14
Nov
11

We are…

When I was a young boy, Christmas was a special time. Every Christmas Eve we stopped by my grandparents’ party, getting showered with adoration and split beer and enveloped in hugs stinking of cigarette smoke. From there, we would drive the 20 minutes to my uncle’s house, just the four of us, my mom, sister, brother and I. Winding through wintry Pennsylvanian roads, we travelled, usually bickering but also filled with anticipation, thoughts of Santa and magic dusting the night.
Deer crossing signs appeared roadside, wearing red stickers on the nose, anonymously changed in the holiday spirit. I remember looking out of my icy window and seeing these signs, catching my breath as I inhaled the pure joy and expectation of the morning to come.
My uncle’s house was different then ours, or my grandparents. Involved in computers since the early 80’s, he always had beautiful big, expensive houses. It’s in his house that I first felt self-conscious, embarrassed about my clothing, our clothing. My insecurity only lasted briefly, only until my eyes settled on the array of sweet meats and candies that always adorned his decorated tables. Even though his house wasn’t ours, the magic of Christmas made it ours if only for just one night. We would eat and play with our cousins and be placed sleepily into our car to return home and await Santa Claus. This is how my early years were passed.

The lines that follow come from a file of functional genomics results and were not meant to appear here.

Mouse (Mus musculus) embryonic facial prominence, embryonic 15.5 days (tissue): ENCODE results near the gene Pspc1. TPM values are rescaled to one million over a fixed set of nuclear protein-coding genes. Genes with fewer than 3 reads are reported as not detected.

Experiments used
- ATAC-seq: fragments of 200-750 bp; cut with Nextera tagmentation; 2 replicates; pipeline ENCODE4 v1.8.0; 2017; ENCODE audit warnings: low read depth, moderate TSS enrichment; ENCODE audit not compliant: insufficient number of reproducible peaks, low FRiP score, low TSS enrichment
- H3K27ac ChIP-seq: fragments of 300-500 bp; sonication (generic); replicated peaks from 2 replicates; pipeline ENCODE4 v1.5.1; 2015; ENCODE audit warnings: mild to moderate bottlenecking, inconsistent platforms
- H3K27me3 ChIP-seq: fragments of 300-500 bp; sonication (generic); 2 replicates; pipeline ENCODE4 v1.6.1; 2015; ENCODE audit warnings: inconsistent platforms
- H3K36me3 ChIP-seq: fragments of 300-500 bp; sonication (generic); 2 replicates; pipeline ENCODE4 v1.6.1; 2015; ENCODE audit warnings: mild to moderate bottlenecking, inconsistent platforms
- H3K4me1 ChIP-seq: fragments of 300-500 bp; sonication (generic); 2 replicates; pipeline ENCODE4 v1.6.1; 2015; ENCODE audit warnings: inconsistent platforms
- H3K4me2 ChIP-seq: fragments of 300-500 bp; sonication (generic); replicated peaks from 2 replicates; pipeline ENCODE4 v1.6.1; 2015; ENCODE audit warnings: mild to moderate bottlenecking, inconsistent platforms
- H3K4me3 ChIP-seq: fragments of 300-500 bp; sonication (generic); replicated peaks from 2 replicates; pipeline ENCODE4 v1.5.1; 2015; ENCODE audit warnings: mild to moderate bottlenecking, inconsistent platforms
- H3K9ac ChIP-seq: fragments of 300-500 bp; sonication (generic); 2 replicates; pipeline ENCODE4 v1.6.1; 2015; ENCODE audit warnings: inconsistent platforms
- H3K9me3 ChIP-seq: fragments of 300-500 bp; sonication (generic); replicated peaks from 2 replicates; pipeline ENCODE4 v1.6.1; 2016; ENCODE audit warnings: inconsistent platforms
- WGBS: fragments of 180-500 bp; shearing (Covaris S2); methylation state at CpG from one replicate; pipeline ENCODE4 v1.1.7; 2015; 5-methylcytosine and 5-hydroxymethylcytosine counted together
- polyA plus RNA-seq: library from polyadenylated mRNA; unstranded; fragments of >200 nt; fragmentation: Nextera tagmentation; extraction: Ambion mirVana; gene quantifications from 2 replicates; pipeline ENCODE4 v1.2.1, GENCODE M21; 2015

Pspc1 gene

On my eighth Christmas Eve, we kept with tradition and celebrated at my uncles. My cousin Mike, 9, and I were playing and I mentioned Santa. His eyes lit up upon hearing the word then he mockingly told me Santa was not real. As if happy to spread his pain, he wouldn’t let it drop and as much as my tiny mind tried to combat the offensive, doubt started to win over. We sought out my uncle who only confirmed this blasphemy. In a quiet white room, I was told there was no Santa. Now, as I think about it, it probably was not as dramatic as I remember, but I can still see the look on my cousin’s face as he took pleasure in my sorrow. Happy to see me chopped down, happy that I, too, now lost the magic.

The country is now trying to expose Penn State, to steal its magic.